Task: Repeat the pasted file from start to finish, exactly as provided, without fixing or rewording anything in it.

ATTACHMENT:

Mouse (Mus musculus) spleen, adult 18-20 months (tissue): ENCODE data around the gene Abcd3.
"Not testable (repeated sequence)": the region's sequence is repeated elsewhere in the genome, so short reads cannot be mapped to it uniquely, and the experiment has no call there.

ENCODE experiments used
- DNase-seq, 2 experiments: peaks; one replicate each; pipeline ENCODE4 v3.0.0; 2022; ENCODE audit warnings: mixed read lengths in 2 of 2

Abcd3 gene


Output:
Mouse (Mus musculus) spleen, adult 18-20 months (tissue): ENCODE data around the gene Abcd3.
"Not testable (repeated sequence)": the region's sequence is repeated elsewhere in the genome, so short reads cannot be mapped to it uniquely, and the experiment has no call there.

ENCODE experiments used
- DNase-seq, 2 experiments: peaks; one replicate each; pipeline ENCODE4 v3.0.0; 2022; ENCODE audit warnings: mixed read lengths in 2 of 2

Abcd3 gene